Evolutionary action score of TP53 identifies high-risk mutations associated with decreased survival and increased distant metastases in head and neck cancer

David M. Neskey, Abdullah A. Osman, Thomas J. Ow, Panagiotis Katsonis, Thomas McDonald, Stephanie C. Hicks, Teng Kuei Hsu, Curtis R. Pickering, Alexandra Ward, Ameeta Patel, John S. Yordy, Heath D. Skinner, Uma Giri, Daisuke Sano, Michael D. Story, Beth M. Beadle, Adel K. El-Naggar, Merrill S. Kies, William N. William, Carlos CaulinMitchell Frederick, Marek Kimmel, Jeffrey N. Myers, Olivier Lichtarge

Research output: Contribution to journalArticle

64 Scopus citations

Abstract

TP53 is the most frequently altered gene in head and neck squamous cell carcinoma, with mutations occurring in over two-thirds of cases, but the prognostic significance of these mutations remains elusive. In the current study, we evaluated a novel computational approach termed evolutionary action (EAp53) to stratify patients with tumors harboring TP53 mutations as high or low risk, and validated this system in both in vivo and in vitro models. Patients with high-risk TP53 mutations had the poorest survival outcomes and the shortest time to the development of distant metastases. Tumor cells expressing high-risk TP53 mutations were more invasive and tumorigenic and they exhibited a higher incidence of lung metastases. We also documented an association between the presence of high-risk mutations and decreased expression of TP53 target genes, highlighting key cellular pathways that are likely to be dysregulated by this subset of p53 mutations that confer particularly aggressive tumor behavior. Overall, our work validated EAp53 as a novel computational tool that may be useful in clinical prognosis of tumors harboring p53 mutations.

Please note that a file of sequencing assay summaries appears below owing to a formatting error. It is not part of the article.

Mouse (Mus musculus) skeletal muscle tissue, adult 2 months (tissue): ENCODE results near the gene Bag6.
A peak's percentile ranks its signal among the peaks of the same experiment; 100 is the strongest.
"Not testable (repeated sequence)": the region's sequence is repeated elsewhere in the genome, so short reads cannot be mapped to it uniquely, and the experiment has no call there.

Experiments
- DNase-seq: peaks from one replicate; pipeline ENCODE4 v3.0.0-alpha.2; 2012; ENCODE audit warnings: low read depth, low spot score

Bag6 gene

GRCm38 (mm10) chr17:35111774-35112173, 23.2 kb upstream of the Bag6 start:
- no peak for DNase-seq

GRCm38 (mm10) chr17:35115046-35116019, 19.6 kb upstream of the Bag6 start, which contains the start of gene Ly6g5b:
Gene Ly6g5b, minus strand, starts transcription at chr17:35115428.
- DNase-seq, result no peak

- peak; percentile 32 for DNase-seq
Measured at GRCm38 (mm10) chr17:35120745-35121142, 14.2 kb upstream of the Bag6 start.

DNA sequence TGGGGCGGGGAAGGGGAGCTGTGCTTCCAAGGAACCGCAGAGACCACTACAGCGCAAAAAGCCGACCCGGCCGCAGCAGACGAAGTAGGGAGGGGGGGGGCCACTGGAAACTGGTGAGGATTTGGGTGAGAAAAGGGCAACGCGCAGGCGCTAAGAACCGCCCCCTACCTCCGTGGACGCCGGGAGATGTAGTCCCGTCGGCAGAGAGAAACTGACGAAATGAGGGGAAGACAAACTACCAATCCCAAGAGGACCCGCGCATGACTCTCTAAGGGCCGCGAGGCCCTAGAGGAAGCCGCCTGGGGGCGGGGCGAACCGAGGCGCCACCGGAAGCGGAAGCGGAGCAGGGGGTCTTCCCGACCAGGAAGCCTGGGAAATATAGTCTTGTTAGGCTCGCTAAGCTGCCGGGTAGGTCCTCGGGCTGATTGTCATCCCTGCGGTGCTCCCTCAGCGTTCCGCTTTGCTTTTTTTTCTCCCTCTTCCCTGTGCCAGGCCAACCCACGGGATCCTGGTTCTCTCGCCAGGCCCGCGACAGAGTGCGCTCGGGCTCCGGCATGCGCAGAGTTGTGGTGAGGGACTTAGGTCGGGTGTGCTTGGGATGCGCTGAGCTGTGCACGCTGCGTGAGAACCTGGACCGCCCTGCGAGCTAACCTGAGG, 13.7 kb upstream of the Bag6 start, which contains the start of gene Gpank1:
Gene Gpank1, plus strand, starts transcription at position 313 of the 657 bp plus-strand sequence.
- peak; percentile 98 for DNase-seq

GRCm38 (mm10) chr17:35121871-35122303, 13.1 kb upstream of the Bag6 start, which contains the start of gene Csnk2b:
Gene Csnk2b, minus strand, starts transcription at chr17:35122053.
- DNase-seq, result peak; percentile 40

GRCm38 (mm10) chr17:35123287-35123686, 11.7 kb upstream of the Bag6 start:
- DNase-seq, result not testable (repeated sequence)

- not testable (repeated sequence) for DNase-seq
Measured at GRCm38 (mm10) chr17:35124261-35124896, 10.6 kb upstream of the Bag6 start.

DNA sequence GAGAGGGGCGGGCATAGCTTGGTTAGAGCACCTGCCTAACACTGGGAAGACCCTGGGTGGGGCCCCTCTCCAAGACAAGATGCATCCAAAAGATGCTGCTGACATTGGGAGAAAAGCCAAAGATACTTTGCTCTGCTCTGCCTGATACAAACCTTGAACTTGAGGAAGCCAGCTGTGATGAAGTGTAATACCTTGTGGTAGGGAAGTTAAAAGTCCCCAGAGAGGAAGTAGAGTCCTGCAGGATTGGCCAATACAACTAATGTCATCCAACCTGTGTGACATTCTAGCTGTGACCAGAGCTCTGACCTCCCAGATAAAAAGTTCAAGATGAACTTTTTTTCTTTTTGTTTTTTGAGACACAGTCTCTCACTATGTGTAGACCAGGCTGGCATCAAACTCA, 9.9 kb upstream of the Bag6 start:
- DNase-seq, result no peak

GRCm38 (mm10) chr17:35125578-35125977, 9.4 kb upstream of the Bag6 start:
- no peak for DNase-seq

Original languageEnglish (US)
Pages (from-to)1527-1536
Number of pages10
JournalCancer research
Volume75
Issue number7
DOIs
StatePublished - Apr 1 2015

ASJC Scopus subject areas

  • Oncology
  • Cancer Research

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